Friday, July 01, 2005

Double Flowering Daylily

I bought my home two years ago in May, just as a series of daylilies was sprouting in the tiered-gardens in my side yard. I looked forward to seeing the exotic variety of flowers that I knew were planted there by the gardeners who were the previous owners of my home. It was disappointing when I discovered deer had eaten every single sprig to the ground within a week of my having moved in. Not long afterwards, once my fence had been erected in the backyard, I went out and transplanted a number of clumps of the gnawed sprouts to within the newly created sanctuary of my backyard.

I waited all through last summer with great anticipation for the beauty of their flowering. The summer came and went and the daylilies never bloomed. I soon began to grow disinterested in their survival and no longer cared what kind of flower they might have offered me upon blooming. Instead, I began to focus on the other flowering plants in my yard that offered their beauty with far less maintenance. In fact, I basically ignored the daylilies as if I were scorning them.

As this beautiful spring unfolded, each flowering plant in my yard had its moment of glory. I tried to photograph each one as a diary of the beauty that exists at my home. I had forgotten the daylilies yet again, until I had a conversation with my mom about her yard this week. She said to me "I have had the most beautiful daylilies blooming! It’s a shame that their blooms only last one day."

I replied, "Yes, it is, but then they would have had to name them something else, wouldn’t they? They call them daylilies because their blooms only last for a day. It is all the more reason to enjoy them while they are here."

That afternoon, I went outside to find, under the canopy of a cedar and a maple tree, that there were buds waiting for their day to bloom on the daylilies I had transplanted. The next day, I discovered a splayed bloom and I was sadly disappointed that it was a typical orange daylily, albeit a double-flowering variety of the type that can easily be found growing alongside the highways of eastern North Carolina. I initially reacted by thinking that I had waited for splendor and beauty and had been sorely disappointed by a common flower.

Then a thought came to mind. I thought of the energy that the plant had expended merely to survive. Deer had munched it down to the ground. I had ripped it out of its home and moved it into a new place where it competed with other plants and different levels of water and sunshine. Despite all of this adversity, it had waited, growing slowly and maturing in its new location until it had the energy to put forth its display of color and form. It was not the flower that I had expected, but it was made of the same stardust as all of us, and it deserves no less respect for its feat of survival.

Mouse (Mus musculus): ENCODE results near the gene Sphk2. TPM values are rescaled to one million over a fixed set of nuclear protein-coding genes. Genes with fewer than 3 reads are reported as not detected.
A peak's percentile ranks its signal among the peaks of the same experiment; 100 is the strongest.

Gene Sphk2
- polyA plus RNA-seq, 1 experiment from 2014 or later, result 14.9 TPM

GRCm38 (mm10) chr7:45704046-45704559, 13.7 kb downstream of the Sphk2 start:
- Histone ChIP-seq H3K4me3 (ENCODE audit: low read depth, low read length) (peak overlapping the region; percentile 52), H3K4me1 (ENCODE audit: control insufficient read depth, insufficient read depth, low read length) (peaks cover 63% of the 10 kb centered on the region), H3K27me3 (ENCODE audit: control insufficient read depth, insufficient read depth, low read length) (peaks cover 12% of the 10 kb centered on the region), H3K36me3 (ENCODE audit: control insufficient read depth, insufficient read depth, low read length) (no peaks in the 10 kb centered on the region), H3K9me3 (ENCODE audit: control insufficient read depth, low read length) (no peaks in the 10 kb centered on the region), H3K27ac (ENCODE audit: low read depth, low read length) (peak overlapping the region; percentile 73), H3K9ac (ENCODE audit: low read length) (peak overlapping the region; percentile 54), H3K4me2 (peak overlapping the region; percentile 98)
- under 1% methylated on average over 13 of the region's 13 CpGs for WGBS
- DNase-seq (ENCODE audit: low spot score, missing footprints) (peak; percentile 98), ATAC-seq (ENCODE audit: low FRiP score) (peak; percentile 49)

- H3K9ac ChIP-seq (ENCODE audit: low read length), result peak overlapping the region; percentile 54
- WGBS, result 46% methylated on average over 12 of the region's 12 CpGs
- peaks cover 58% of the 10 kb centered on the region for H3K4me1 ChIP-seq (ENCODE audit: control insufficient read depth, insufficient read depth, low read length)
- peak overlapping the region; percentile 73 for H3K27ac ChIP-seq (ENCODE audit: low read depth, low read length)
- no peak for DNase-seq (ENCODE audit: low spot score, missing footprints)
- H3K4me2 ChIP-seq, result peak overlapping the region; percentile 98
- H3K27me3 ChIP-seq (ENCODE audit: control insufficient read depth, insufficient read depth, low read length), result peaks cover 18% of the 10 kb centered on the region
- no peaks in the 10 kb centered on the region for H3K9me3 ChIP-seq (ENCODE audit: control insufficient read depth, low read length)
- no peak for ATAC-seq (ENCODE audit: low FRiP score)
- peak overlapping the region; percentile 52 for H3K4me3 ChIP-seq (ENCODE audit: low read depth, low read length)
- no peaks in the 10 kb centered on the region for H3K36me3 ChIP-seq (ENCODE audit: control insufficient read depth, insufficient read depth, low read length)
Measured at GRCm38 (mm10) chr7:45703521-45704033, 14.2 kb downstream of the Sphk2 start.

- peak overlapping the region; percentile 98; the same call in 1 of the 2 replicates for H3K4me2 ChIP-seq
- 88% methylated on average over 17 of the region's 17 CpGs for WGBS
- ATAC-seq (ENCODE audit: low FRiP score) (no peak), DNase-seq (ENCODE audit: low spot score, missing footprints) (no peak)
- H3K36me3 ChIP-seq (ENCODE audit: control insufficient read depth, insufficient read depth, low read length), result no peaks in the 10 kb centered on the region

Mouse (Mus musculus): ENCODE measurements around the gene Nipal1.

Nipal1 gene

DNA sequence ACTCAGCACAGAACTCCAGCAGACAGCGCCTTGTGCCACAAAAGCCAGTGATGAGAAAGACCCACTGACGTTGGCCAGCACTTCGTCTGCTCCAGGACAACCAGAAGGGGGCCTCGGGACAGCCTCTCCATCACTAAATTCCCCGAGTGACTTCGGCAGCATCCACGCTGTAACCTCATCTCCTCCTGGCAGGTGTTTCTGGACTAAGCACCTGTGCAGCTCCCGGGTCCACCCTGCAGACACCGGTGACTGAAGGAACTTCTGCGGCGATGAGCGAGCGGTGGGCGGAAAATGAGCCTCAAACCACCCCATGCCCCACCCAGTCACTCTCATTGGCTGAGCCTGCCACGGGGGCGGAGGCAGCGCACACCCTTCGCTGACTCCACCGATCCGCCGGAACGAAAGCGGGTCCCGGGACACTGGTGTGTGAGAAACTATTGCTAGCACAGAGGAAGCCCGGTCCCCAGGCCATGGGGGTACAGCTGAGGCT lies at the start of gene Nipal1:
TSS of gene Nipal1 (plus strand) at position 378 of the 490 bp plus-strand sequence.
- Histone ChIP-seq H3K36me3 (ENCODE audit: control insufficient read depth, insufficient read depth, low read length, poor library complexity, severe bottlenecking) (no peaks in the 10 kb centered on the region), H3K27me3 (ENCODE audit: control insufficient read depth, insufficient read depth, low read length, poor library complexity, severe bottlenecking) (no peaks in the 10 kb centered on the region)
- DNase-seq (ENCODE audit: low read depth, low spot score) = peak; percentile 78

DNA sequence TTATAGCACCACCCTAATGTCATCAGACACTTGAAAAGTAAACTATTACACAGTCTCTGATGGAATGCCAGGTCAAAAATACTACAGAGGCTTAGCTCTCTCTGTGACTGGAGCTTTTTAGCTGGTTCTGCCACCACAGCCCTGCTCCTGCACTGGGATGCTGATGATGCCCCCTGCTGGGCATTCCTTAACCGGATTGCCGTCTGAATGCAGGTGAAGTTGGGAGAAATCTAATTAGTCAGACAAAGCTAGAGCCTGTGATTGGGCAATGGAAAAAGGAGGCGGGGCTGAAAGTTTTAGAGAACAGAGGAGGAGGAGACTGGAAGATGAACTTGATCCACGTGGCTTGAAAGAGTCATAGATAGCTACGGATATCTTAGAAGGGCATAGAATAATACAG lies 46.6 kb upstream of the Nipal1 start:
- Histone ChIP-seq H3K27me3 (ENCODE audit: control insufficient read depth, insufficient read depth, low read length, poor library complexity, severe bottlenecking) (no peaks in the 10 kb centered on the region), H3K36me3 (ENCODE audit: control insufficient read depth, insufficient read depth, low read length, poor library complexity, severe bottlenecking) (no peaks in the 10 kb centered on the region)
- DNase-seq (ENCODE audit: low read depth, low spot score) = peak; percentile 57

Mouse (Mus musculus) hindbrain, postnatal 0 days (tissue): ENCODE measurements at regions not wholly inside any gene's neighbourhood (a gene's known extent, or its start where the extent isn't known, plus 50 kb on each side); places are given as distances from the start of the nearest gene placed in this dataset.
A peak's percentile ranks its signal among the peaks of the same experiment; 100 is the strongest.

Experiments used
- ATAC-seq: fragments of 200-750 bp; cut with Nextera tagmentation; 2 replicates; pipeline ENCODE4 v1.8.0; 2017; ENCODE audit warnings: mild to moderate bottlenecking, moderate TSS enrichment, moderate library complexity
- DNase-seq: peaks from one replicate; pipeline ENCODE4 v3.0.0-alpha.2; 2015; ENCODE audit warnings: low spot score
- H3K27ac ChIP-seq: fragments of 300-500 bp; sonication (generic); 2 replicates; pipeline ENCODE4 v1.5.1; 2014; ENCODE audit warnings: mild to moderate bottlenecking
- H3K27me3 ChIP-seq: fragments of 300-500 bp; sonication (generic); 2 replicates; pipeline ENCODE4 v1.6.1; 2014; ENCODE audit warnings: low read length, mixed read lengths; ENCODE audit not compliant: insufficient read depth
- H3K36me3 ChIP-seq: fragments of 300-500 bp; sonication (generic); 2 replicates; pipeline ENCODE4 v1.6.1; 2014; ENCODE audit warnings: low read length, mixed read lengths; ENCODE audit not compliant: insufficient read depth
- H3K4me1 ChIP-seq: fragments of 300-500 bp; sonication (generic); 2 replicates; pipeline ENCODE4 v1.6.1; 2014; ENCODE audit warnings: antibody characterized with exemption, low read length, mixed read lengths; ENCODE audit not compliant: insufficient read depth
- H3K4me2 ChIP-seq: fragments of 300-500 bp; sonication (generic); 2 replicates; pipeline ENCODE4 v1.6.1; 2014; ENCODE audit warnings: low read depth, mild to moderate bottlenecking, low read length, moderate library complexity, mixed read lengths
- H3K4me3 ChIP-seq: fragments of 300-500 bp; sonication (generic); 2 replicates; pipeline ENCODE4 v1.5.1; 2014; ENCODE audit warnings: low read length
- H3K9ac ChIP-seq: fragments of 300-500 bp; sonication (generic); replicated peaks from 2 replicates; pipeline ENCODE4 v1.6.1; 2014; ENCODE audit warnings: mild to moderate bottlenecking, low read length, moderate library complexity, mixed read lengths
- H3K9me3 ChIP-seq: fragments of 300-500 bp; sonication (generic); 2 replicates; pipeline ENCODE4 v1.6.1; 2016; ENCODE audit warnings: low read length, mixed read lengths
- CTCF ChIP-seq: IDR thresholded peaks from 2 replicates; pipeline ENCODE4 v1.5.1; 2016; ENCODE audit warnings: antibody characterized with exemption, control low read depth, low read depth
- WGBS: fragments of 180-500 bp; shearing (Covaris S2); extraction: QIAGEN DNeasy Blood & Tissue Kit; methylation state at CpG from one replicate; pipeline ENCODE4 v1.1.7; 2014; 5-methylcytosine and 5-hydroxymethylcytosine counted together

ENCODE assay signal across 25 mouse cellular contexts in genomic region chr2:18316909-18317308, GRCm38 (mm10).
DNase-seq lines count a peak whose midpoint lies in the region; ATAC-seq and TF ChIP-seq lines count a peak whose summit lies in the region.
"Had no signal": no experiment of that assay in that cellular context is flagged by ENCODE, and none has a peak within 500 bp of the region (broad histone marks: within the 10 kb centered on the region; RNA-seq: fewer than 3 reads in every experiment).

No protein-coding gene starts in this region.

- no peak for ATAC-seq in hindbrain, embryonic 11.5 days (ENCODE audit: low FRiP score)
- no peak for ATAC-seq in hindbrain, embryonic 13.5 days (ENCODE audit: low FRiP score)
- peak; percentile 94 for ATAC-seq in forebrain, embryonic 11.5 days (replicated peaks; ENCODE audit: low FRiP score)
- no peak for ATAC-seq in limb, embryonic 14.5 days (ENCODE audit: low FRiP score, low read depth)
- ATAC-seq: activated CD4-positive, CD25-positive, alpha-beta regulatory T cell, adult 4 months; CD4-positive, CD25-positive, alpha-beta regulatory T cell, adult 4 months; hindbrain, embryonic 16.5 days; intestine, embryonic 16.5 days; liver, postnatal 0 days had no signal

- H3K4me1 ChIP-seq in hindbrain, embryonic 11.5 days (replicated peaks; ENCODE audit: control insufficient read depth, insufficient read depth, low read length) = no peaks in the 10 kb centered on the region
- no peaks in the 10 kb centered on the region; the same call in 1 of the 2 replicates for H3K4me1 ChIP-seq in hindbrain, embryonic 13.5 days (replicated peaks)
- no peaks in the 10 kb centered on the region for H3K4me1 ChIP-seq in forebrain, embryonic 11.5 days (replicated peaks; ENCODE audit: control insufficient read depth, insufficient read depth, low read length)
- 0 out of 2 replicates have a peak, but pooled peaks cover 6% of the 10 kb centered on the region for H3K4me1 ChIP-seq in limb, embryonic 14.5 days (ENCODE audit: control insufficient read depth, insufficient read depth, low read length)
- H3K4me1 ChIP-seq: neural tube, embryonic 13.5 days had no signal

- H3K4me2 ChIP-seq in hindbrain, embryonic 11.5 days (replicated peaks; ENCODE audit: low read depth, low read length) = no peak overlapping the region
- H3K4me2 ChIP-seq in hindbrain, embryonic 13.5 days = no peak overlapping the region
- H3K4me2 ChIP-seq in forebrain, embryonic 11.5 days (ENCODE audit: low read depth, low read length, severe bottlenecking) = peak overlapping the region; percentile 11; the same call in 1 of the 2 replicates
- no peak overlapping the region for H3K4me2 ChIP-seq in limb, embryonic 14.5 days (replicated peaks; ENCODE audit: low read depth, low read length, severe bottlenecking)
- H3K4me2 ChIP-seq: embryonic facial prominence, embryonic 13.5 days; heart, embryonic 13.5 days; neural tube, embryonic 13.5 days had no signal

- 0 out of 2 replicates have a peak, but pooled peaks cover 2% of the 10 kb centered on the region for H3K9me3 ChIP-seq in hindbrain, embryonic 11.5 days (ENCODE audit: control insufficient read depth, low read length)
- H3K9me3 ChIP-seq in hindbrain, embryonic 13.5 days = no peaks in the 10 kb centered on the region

I then began to think of how a parent must feel when he or she has carried the weight of expectation for the child they have reared. What if they expected a rose only to find that their child is a lowly dandelion? Or what if they expected a dandelion and discovered their child to be a daylily? In Buddhism, we know of the pain that comes from unmet expectation, known as dukha. So many of us live our lives carrying around this kind of pain for so many situations. Instead, we should learn to accept the gifts and beauty of what is given rather than to pine for that which we expected and didn’t receive.

I thought of all my compatriot gay and lesbian children who live with the scorn of their parents. The situation is so common that we have learned to create our own families of friends who are often more loyal to us than our own families are capable of being. These people accept us for the beauty we display rather than scorning us for the selfish dukha that is born of the expectation that we can never meet.

The daylilies that bloomed in my backyard suddenly took on a glorious, brilliantly colorful beauty that I hadn’t seen until I changed the way I looked at the flowers. Now I appreciate them for themselves and thank nature for the combination of form, color and matter that should be acknowledged as a true miracle of survival.



Blogger Laurie said...

When you suddenly see beauty in the ordinary, it is a real epiphany. It puts things in perspective. Sometimes your expectations make you blind to what is important.

This was a generous gift. Thank you.

7/02/2005 12:18:00 PM  
Blogger Erin said...

What a beautiful post Ron. Thank you for making me smile.

7/02/2005 01:30:00 PM  
Anonymous terrilynn said...

Beautiful flower, beautiful post.

7/02/2005 02:03:00 PM  

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